In some families, parents and kids are considered equal. In others, no way is that OK.
- Parker Barry
At our frequent and large extended family gatherings, once the food is ready, parents jump to the line first to prepare plates for their kids — who have usually spent the last hour running around playing with cousins peppered with bouts of reminding us parents that they are HUNGRY! By feeding them first we’re honoring their needs, which they can’t yet suppress for as long as we adults can, and we’re making it possible for us to (maybe) get to sit down and enjoy eating with minimal interruption.
My dad always comments on how different that situation is from when he was a kid. At his family gatherings, kids ate last, taking whatever was left after the adults had their fill. It was a different time, a different culture — a culture of poverty that knew adults needed food to have energy to work. Kids were not treated as equals by any means, and their opinions were given even less weight than their basic needs were.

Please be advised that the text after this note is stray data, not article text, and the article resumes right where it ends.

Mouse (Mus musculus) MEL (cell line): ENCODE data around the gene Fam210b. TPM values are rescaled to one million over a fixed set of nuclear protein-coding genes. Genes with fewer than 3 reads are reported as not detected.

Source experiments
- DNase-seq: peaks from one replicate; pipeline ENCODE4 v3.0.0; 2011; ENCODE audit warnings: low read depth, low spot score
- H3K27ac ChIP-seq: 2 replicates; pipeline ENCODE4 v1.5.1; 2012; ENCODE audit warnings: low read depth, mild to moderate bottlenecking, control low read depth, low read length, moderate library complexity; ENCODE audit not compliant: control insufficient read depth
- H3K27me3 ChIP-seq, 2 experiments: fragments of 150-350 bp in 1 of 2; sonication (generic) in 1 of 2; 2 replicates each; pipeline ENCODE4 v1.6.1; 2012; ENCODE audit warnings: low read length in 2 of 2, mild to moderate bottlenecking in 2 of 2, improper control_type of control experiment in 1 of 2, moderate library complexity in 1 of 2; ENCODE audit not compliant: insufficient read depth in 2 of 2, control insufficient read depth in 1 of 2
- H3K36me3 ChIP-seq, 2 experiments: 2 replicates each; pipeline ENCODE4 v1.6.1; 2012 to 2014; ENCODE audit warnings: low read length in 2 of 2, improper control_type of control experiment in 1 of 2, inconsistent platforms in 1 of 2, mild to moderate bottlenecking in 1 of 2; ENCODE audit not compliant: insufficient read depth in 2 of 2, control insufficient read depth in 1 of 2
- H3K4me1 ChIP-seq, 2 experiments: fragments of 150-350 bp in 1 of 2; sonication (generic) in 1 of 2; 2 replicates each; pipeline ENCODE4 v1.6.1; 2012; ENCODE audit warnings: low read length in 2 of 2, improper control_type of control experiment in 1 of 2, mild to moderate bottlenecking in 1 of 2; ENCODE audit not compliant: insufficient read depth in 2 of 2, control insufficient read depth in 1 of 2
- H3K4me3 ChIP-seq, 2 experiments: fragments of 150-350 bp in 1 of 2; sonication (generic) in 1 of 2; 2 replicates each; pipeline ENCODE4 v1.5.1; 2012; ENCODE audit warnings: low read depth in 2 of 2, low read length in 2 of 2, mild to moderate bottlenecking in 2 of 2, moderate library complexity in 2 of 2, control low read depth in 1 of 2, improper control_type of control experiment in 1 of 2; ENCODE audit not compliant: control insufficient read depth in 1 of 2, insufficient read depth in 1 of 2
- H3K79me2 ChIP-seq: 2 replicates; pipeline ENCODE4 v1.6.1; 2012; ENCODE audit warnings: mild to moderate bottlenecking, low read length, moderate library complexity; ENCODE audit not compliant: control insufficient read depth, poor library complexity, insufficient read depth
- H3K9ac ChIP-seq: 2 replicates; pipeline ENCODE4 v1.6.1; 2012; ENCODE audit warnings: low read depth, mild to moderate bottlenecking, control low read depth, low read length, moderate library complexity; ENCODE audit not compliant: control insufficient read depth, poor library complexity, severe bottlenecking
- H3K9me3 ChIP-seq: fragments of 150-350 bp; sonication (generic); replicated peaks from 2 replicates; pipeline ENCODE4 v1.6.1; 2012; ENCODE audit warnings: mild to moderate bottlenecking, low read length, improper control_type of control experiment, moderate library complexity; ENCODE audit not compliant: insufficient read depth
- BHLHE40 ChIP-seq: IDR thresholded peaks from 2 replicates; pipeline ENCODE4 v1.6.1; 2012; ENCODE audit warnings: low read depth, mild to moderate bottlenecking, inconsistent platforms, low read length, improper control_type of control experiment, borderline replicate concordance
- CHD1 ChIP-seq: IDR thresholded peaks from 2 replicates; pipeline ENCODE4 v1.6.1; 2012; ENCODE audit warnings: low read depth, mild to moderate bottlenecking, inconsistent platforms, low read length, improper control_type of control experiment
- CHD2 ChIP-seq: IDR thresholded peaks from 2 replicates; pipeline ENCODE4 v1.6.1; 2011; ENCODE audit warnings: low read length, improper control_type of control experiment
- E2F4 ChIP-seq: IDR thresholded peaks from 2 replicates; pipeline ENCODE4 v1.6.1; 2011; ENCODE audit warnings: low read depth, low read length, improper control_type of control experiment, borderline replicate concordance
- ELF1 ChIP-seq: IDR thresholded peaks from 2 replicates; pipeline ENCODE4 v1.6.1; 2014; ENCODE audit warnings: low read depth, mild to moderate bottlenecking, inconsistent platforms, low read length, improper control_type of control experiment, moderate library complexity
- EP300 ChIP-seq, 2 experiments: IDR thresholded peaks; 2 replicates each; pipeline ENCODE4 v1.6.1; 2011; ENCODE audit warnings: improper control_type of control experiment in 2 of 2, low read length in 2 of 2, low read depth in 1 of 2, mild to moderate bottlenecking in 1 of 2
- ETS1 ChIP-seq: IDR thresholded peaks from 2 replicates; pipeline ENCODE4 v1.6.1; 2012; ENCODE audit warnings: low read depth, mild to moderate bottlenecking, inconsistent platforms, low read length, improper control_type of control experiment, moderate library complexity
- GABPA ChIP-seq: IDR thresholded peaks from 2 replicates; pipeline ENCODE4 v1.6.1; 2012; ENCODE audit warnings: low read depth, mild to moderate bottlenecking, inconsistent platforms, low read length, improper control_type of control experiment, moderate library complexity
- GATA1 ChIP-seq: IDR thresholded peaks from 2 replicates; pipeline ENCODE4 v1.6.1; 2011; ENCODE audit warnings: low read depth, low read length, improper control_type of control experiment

Kids and adults: equal or not?
Many parents don’t relate to their children as equals, viewing a parent’s role primarily of as that of a teacher and disciplinarian. Religious traditions often mandate that children honor their parents. Kids, many parents believe, have to learn to respect authority, be that the authority of a teacher or a parent. Kids act impulsively, their frontal lobes not being fully developed until their early twenties, so adults need to be involved in guiding them, helping with decisions and enforcing rules to keep them safe. They are setting their kids up for the real world.
In other families, that dynamic has shifted. Some families strive to treat kids as equals. Others go so far as to put their kids ahead of the adults in the equation, sometimes seeing this as investing in the future by sacrificing for their kids. They believe they are setting their kids up for the future with all the advantages they can muster, taking special care to ensure kids know they are empowered.
Those tough moments
Sometimes, there’s nothing noble about parenting at all, especially when dealing with those babies who just won’t sleep and parents are too exhausted to continue the give-and-take of egalitarian parenting, the focus of preparing kids for the real world or the planning involved with giving them the best future. That’s when parents just need a few minutes to sit back and laugh at the relatable story of “Go the F—k to Sleep.”
How about you? Do you treat your kids as equals?